Who knows, maybe in a few years you’ll think you’re strong enough to save the world or something.

Meetup : Regular Moscow meetup: effective altruism, debates, hypothesis formulation

1 berekuk 29 July 2015 10:21PM

Discussion article for the meetup : Regular Moscow meetup: effective altruism, debates, hypothesis formulation

WHEN: 02 August 2015 02:00:00PM (+0300)

WHERE: Москва, Льва Толстого, 16

We're meeting at Yandex, at the Extropolis conference hall.

Please fill this form OR join this FB event if you're planning to visit.

The planned activities include:

  1. The talk about effective altruism (by me).
  2. Maris will organize the game on hypothesis formulation training.
  3. Debates! We'll use Karl Popper protocol yet again. We haven't settled on the topic yet, but we'll do so by Friday.
  4. Alexander230 will organize the "guess 3/2 of the median" game.

Detailed schedule. (or, at least, it'll be more detailed than this post by Sunday...)

Information for the newcomers:

Here's the document explaining how to get to our meetups and what to expect. If you have any questions, or if you don't speak Russian and can't read the link, shoot me a PM.

Discussion article for the meetup : Regular Moscow meetup: effective altruism, debates, hypothesis formulation

Don't You Care If It Works? - Part 1

3 Jacobian 29 July 2015 02:32PM


Part 1 - Epistemic

Prologue - other people

Psychologists at Harvard showed that most people have implicit biases about several groups. Some other Harvard psychologists were subjects of this study proving that psychologists undervalue CVs with female names. All Harvard psychologists have probably heard about the effect of black names on resumes since even we have. Surely every psychology department in this country starting with Harvard will only review CVs with the names removed? Fat chance.

Caveat lector et scriptor

A couple weeks ago I wrote a poem that makes aspiring rationalists feel better about themselves. Today I'm going to undo that. Disclaimers: This is written with my charity meter set to 5%. Every other paragraph is generalizing from anecdotes and typical-mind-fallacying. A lot of the points I make were made before and better. You should really close this tab and read those other links instead, I won't judge you. I'm not going to write in an academic style with a bibliography at the end, I'm going to write in the sarcastic style my blog would have if I weren't too lazy to start one. I'm also not trying to prove any strong empirical claims, this is BYOE: bring your own evidence. Imagine every sentence starting with "I could be totally wrong" if it makes it more digestible. Inasmuch as any accusations in this post are applicable, they apply to me as well. My goal is to get you worried, because I'm worried. If you read this and you're not worried, you should be. If you are, good!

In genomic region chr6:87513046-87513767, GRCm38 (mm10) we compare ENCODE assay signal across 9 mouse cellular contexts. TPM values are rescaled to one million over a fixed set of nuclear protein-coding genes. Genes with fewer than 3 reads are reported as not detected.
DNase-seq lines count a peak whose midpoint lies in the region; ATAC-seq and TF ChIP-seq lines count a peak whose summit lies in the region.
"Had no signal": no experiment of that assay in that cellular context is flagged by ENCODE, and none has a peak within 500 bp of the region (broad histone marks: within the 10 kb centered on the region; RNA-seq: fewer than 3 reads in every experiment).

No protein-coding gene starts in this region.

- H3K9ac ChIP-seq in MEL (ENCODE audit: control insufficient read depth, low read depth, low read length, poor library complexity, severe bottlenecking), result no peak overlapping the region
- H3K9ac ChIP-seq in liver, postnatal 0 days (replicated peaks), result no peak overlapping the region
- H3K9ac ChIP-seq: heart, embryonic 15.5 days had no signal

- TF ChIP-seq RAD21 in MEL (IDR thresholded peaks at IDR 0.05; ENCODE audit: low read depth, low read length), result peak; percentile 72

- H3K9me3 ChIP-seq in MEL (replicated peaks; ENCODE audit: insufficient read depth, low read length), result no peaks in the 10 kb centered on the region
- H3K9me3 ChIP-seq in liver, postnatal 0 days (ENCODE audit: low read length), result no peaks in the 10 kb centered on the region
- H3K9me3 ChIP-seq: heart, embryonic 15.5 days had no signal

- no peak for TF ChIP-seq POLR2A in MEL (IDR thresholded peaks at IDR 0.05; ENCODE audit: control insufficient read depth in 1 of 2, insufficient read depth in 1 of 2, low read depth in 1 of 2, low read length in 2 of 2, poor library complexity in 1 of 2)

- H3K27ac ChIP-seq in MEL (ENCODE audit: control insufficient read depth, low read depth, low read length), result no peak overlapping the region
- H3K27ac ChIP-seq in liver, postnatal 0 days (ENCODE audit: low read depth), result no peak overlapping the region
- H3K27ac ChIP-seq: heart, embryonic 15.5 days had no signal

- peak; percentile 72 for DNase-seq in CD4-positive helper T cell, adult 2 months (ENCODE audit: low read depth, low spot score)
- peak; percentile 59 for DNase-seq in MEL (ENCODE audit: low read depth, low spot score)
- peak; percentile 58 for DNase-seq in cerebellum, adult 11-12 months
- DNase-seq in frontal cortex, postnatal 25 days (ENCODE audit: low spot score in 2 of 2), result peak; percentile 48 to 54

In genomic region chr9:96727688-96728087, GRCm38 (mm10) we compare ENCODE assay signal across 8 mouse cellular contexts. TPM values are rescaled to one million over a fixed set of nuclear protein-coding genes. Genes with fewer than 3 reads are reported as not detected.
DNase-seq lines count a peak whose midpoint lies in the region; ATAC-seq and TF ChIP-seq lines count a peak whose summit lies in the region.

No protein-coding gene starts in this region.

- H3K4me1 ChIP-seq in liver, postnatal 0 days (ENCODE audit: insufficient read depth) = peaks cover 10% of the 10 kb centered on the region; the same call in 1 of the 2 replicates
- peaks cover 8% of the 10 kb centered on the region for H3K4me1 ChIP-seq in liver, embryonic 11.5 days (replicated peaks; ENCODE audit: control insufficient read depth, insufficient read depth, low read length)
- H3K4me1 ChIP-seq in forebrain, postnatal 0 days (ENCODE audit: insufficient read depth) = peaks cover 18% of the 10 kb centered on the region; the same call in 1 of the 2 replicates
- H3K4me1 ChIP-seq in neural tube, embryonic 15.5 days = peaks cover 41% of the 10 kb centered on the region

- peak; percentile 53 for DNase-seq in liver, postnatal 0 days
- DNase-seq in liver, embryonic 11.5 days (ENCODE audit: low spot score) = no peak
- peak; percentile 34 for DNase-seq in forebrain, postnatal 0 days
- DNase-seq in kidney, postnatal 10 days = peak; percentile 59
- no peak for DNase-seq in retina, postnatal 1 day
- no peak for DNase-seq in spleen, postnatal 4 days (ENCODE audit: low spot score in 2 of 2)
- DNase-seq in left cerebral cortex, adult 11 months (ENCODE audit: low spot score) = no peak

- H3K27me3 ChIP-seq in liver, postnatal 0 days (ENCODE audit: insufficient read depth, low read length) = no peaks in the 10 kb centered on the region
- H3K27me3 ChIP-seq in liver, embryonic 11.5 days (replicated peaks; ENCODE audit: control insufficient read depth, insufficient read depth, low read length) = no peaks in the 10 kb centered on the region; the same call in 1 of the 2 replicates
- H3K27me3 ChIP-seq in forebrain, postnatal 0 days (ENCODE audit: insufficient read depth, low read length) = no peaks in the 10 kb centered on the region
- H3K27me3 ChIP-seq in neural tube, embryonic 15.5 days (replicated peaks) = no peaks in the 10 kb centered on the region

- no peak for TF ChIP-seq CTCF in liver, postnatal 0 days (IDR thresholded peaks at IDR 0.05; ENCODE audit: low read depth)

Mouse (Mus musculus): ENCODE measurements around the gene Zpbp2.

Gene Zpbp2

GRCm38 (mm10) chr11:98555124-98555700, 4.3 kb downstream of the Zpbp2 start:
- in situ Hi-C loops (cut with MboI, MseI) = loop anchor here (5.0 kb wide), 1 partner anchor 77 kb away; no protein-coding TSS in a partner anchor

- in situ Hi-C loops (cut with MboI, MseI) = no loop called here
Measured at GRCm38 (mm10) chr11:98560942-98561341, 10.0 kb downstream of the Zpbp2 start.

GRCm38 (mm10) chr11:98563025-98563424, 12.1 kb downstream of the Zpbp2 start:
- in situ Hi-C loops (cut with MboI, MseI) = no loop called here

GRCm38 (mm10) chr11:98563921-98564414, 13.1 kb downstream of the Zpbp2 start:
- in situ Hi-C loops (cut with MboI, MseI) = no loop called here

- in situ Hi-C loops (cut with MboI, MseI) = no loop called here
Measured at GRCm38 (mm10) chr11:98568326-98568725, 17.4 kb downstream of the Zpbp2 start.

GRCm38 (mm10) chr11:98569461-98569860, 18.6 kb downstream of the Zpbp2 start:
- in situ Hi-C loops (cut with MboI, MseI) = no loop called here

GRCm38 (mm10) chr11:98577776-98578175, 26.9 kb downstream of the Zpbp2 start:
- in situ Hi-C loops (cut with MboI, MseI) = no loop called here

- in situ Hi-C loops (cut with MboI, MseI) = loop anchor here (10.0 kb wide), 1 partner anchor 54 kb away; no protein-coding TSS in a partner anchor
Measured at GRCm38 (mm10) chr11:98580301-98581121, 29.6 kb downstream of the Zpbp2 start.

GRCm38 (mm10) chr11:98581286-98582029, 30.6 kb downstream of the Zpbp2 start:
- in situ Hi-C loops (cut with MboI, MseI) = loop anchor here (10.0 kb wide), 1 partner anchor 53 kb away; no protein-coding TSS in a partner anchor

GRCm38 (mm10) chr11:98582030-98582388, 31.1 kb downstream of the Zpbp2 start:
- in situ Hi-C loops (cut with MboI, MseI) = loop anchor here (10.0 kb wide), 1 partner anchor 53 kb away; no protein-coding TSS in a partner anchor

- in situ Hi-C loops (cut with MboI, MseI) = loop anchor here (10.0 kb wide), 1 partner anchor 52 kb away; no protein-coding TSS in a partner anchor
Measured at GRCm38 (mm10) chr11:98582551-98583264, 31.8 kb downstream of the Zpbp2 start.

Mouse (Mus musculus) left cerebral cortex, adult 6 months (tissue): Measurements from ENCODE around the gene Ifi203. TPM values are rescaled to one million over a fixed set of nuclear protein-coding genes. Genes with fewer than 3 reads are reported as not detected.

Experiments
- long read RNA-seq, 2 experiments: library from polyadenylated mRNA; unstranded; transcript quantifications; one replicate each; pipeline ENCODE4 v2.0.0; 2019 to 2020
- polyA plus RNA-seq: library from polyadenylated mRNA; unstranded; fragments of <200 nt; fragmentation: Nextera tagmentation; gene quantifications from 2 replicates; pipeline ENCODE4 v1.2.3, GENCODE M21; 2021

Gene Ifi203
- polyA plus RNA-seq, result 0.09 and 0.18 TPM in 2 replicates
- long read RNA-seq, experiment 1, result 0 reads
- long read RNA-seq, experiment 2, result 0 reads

Disagree to disagree

Edit: in the next paragraph, "Bob" was originally an investment advisor. My thanks to 2irons and Eliezer who pointed out why this is literally the worst example of a job I could give to argue my point.

Is 149 a prime? Take as long as you need to convince yourself (by math or by Google) that it is. Is it unreasonable to have 99.9...% confidence with quite a few nines (and an occasional 7) in there? Now let's say that you have a tax accountant, Bob, a decent guy that seems to be doing a decent job filing your taxes. You start chatting with Bob and he reveals that he's pretty sure that 149 isn't a prime. He doesn't know two numbers whose product is 149, it just feels unprimely to him. You try to reason with him, but he just chides you for being so arrogant in your confidence: can't you just agree to disagree on this one? It's not like either of you is a numbers theorist. His job is to not get you audited by the IRS, which he does, not factorize numbers. Are you a little bit worried about trusting Bob with your taxes? What if he actually claimed to be a mathematician?